Photo taken from: BBC
According to CNN, on July 6th, The Citizenship and Entry Into Israel Law was created in 2003. The government was worried that Palestinians (or other Muslims from outside of Israel) would marry into citizenship with the goal of carrying out terror attacks inside the country.
Citizenship for Palestinian spouses might also affect Israel’s desire to be identified as a Jewish state. Now that the Law has not been renewed (as it had been every year since 2003), the Interior Minister will have to review all cases related to Israeli citizenship.
The vote saw the coalition government splinter, not voting with any real consensus, as the nine parties all voted their own ways (some for, some against, and some abstaining); even members of the Prime Minister’s own party voted against the desire of the new Prime Minister.
Photo taken from: The Madison-Rafah Sister City Project
According to the Atlantic, Ben and Jerry’s decision to end the sale of their ice cream in Israeli occupied territories is that “it’s symbolic … but symbolism is huge.” The decision does not change much in the everyday life of Israeli citizens or the Israeli government. However Israelis often feel that “criticism from abroad of their policies is anti-Israel, it’s anti-Zionist, and it’s anti-Jewish, or anti-Semitic.”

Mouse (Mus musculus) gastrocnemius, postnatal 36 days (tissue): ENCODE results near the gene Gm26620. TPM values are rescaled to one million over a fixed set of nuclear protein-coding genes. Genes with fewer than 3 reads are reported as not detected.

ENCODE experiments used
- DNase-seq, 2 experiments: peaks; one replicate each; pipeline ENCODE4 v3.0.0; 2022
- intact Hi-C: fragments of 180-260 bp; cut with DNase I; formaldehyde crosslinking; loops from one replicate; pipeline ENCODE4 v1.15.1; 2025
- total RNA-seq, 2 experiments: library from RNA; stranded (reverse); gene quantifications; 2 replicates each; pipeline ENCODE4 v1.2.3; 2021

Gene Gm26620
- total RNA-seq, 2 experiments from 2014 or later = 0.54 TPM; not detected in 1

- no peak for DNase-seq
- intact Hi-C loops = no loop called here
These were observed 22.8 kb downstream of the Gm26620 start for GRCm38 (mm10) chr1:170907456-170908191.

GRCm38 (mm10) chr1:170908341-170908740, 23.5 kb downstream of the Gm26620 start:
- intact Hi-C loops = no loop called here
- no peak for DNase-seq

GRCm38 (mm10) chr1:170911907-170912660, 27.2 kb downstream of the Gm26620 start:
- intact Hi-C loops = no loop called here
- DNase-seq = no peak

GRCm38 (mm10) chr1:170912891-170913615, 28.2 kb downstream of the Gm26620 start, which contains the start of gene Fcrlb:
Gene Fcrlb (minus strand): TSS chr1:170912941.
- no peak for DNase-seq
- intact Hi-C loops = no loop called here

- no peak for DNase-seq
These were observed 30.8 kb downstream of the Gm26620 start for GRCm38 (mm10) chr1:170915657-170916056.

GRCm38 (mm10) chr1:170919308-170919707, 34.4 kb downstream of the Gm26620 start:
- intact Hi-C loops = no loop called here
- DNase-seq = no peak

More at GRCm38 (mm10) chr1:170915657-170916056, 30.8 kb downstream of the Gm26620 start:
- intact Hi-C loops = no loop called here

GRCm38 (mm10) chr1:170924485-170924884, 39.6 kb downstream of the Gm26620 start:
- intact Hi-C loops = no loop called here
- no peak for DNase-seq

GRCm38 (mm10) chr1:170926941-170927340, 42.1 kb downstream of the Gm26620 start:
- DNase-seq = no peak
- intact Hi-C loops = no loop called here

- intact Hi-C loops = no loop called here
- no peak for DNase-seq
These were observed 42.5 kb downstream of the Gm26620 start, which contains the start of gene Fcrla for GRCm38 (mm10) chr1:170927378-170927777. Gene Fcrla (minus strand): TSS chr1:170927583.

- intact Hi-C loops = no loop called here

We also have started to see the internal problems that Ben and Jerry’s is creating within the United States for this decision with politicians (on the left and the right) taking positions either in support of or in criticism of Ben and Jerry’s. Some states, such as Texas, are going as far as proposing a ban on Ben and Jerry’s due to the company’s ban on sales in Israeli occupied territories.
The US State Department spokesman Ned Price said, on July 20th, that “we firmly reject the BDS (Boycott, Divest, Sanction) movement, which unfairly singles out Israel…. the United States will be a strong partner in fighting efforts around the world that potentially seek to delegitimize Israel and will work tirelessly to support Israel’s further integration into the international community.” However, the State Department still has not yet condemned Ben and Jerry, or commits to commenting on the actions of a private company.